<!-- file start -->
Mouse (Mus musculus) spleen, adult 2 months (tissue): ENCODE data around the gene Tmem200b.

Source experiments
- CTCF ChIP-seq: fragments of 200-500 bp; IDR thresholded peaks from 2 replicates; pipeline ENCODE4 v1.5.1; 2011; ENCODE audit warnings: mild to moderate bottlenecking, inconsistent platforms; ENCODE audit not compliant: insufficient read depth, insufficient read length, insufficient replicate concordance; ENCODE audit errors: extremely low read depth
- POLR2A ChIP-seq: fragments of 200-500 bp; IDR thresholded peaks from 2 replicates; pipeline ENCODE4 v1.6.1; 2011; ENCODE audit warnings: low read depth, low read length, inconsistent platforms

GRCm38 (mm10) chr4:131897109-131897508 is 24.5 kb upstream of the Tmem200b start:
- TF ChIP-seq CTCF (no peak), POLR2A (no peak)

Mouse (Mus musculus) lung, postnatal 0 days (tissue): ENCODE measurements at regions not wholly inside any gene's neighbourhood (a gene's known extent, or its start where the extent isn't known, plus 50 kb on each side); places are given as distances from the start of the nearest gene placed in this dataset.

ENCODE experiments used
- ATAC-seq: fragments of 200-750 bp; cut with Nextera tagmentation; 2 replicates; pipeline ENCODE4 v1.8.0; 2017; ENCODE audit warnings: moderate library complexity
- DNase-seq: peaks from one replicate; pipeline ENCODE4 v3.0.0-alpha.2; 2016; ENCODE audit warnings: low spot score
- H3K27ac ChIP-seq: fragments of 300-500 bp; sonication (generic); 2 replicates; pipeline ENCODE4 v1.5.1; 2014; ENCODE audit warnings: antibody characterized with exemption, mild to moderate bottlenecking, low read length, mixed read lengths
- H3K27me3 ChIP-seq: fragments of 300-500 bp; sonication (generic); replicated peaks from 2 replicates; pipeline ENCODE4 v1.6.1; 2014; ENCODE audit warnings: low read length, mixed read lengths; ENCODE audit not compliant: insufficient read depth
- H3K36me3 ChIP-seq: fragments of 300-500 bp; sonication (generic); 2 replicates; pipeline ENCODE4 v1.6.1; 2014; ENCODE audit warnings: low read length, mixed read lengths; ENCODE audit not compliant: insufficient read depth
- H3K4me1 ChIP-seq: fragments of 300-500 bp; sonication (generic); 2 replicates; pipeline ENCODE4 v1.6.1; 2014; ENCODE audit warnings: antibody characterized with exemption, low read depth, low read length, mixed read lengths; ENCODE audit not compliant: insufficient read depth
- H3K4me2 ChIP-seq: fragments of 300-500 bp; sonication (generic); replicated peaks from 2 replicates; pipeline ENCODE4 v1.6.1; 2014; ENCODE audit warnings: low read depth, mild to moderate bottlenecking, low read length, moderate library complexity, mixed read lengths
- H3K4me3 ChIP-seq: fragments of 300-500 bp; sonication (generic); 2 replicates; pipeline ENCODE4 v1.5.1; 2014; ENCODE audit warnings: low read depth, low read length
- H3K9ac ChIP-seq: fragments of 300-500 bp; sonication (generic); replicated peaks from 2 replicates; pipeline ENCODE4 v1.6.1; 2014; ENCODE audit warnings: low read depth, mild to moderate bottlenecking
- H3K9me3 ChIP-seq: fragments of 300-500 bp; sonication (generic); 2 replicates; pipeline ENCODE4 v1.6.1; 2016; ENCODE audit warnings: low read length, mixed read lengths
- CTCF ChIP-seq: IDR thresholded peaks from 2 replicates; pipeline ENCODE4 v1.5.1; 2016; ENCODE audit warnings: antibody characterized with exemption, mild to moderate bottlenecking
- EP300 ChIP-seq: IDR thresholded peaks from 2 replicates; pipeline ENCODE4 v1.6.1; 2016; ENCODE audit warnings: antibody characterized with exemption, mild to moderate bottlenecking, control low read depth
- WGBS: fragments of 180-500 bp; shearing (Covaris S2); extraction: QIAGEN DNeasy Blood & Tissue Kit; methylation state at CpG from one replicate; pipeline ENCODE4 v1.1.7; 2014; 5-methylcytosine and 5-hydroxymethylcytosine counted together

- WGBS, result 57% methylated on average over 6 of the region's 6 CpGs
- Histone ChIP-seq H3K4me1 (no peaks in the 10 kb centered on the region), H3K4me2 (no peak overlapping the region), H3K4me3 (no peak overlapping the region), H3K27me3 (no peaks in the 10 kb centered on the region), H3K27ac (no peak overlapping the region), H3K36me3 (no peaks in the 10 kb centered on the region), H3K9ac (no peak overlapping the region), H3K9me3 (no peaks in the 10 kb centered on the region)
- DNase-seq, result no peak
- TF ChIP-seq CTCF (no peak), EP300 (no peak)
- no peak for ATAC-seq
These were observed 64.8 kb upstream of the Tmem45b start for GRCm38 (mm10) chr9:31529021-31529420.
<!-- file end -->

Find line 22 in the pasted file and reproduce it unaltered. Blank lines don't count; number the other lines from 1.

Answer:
- WGBS, result 57% methylated on average over 6 of the region's 6 CpGs